Zoe Crosher is an artist who lives and works in Los Angeles and New York. Her projects explore overlooked and forgotten histories, both real and manufactured, and concern the schism of documentary—the interstice between the presumption of truth and what that reality actually is. Crosher’s practice engages with this confusion, questioning the assumption of ‘The Real’ in documentary, often collapsing and confusing fiction and reality. Performing the archive with a particular conceptual and readymade aesthetic and playing with misinformation, mis-captioning, rephotography, and misremembering, she iteratively blurs reality, image, material and disappearance, often in relation to obsolesce and forgotten (mainly female) figures. The resulting ‘Imagiatic’ is an idea she coined to describe work related to image/the imaginary/imagene/imago, that is inspired by, but is not bound to, the photographic. Realized primarily as various types of images, photographic installations and bronzed sculptures, as well as ‘stand-in collaborations’ with other artists and curators, she has been conceptually mapping Los Angeles and the troubled notion of the “West”. She is currently working on a forthcoming book, The Good & The Glamorous: a Memoir of Misremembering, and presenting a solo exhibition at The Aspen Museum on view through May 2018 of her Prospecting Palm Frond work.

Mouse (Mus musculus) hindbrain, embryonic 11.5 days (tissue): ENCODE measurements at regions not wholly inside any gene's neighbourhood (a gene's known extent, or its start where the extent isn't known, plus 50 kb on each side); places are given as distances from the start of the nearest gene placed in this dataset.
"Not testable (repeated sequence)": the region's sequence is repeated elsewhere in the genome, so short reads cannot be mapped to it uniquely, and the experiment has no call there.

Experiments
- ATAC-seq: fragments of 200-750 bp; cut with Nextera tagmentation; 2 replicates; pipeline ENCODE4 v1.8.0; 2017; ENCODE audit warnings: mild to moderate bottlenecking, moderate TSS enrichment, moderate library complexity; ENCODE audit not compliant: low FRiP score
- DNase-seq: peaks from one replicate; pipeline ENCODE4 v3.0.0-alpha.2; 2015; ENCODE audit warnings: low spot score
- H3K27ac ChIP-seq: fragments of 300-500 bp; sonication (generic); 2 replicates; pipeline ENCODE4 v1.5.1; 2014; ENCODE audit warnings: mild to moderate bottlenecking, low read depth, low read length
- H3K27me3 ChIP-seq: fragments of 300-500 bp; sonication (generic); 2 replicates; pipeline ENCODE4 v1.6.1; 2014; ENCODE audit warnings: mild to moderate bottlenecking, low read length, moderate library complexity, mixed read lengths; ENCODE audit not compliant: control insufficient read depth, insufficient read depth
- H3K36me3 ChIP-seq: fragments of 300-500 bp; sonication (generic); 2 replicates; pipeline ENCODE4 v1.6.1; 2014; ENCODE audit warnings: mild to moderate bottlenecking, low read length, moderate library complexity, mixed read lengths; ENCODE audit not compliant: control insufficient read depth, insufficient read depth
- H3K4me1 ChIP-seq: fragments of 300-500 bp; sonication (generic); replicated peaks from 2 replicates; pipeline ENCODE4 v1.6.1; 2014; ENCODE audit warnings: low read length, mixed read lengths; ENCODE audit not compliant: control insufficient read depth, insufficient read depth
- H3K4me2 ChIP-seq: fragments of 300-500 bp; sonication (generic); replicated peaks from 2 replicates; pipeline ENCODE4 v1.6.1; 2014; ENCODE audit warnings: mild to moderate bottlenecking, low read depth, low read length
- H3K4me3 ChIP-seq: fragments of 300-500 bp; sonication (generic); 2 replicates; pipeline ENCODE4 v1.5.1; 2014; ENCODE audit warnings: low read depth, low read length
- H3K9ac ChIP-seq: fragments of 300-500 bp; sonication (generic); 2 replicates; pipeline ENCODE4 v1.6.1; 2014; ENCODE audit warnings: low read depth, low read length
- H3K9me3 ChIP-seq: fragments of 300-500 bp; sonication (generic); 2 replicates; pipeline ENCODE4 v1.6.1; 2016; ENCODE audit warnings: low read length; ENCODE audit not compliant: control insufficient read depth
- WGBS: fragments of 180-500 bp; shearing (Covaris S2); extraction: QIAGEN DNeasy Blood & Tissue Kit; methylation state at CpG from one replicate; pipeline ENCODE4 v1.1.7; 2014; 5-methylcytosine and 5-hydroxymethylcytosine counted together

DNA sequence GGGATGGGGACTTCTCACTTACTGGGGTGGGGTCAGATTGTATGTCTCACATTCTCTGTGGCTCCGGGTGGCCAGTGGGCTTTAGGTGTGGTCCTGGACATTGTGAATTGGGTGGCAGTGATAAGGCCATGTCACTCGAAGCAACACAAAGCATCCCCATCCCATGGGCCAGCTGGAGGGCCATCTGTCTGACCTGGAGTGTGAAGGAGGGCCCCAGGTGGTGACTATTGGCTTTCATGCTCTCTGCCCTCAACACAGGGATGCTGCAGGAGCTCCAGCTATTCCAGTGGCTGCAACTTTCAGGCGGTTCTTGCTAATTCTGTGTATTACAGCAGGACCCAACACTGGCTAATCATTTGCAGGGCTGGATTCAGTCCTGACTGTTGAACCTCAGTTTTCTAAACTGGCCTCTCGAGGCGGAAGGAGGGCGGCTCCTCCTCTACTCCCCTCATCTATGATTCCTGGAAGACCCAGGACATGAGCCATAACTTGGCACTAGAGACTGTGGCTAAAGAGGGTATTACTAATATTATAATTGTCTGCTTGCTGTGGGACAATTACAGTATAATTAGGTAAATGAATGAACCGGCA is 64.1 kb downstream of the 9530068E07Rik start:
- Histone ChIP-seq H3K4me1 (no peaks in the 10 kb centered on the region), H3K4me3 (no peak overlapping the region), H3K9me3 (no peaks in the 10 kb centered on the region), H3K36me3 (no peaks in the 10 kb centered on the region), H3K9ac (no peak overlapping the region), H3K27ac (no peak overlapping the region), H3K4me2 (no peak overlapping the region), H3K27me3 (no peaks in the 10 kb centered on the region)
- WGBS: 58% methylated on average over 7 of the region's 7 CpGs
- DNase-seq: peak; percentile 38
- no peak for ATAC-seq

Named a “prominent Los Angeles artist” by The New York Times, Crosher’s work is included in various international, private and museum collections including The Los Angeles County Museum of Art, The Museum of Modern Art, The San Francisco Museum of Modern Art, The Palm Springs Museum, and the Pérez Art Museum Miami. In 2012, she took part in MoMA’s New Photography show, and in 2011 she was a recipient of the prestigious “Art Here and Now Award,” awarded by the LACMA. From 2013-2015, Crosher collaborated with the Los Angeles Nomadic Division (LAND) on The Manifest Destiny Billboard Project, a series she initiated of artist-produced billboards and activations that unfolded all along the Interstate 10 Freeway, for which she received the 2015 Smithsonian Ingenuity of the Year Award. Numerous books have been published on her work, including one released in February 2016 by Hesse Press and a four-volume set by Aperture Ideas in 2011-2012. She is the founder and president of the Los Angeles branch of The Fainting Club and a fellow at the Royal Society of the Arts in London, was Associate/Assistant Editor of the journal Afterall, and has taught at University of California, Los Angeles (UCLA) and Art Center College of Design, Pasadena, CA. Crosher received an MFA from California Institute of Arts (CalArts) in 2001.